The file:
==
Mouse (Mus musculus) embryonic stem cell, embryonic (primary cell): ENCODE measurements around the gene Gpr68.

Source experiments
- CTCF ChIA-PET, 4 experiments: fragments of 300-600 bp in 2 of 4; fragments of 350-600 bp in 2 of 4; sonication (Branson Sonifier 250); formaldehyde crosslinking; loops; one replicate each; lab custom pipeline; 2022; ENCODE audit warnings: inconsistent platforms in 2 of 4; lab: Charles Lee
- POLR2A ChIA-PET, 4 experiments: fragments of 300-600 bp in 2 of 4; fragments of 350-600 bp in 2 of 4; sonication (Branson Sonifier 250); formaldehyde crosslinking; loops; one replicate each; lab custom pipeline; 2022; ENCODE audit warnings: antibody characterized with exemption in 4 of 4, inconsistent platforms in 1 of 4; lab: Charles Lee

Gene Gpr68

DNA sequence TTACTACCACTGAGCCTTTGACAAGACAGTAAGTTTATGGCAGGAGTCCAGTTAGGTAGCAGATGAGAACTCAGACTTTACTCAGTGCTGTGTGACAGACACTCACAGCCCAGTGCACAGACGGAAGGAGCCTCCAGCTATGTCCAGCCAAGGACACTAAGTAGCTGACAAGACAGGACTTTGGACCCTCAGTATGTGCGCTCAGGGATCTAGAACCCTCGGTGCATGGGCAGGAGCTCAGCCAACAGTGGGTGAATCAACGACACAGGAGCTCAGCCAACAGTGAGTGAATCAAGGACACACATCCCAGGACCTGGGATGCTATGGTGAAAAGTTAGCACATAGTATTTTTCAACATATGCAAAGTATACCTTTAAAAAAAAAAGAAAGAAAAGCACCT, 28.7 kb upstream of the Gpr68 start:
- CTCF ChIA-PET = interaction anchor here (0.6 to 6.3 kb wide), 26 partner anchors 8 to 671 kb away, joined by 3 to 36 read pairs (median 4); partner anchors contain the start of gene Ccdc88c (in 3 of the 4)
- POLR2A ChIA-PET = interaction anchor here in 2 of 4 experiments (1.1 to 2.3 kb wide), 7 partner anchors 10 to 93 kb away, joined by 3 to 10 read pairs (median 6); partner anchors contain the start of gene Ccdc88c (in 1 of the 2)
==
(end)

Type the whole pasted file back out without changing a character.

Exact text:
Mouse (Mus musculus) embryonic stem cell, embryonic (primary cell): ENCODE measurements around the gene Gpr68.

Source experiments
- CTCF ChIA-PET, 4 experiments: fragments of 300-600 bp in 2 of 4; fragments of 350-600 bp in 2 of 4; sonication (Branson Sonifier 250); formaldehyde crosslinking; loops; one replicate each; lab custom pipeline; 2022; ENCODE audit warnings: inconsistent platforms in 2 of 4; lab: Charles Lee
- POLR2A ChIA-PET, 4 experiments: fragments of 300-600 bp in 2 of 4; fragments of 350-600 bp in 2 of 4; sonication (Branson Sonifier 250); formaldehyde crosslinking; loops; one replicate each; lab custom pipeline; 2022; ENCODE audit warnings: antibody characterized with exemption in 4 of 4, inconsistent platforms in 1 of 4; lab: Charles Lee

Gene Gpr68

DNA sequence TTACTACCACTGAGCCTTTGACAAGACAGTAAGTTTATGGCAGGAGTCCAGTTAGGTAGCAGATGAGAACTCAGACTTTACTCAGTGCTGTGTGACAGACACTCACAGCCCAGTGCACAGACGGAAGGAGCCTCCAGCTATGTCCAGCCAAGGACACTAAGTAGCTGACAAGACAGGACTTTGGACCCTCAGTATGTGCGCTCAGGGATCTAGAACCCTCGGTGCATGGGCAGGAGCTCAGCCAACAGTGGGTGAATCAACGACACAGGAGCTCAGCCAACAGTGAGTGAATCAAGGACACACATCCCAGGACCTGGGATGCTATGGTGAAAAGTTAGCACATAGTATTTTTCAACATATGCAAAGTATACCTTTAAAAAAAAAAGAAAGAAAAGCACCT, 28.7 kb upstream of the Gpr68 start:
- CTCF ChIA-PET = interaction anchor here (0.6 to 6.3 kb wide), 26 partner anchors 8 to 671 kb away, joined by 3 to 36 read pairs (median 4); partner anchors contain the start of gene Ccdc88c (in 3 of the 4)
- POLR2A ChIA-PET = interaction anchor here in 2 of 4 experiments (1.1 to 2.3 kb wide), 7 partner anchors 10 to 93 kb away, joined by 3 to 10 read pairs (median 6); partner anchors contain the start of gene Ccdc88c (in 1 of the 2)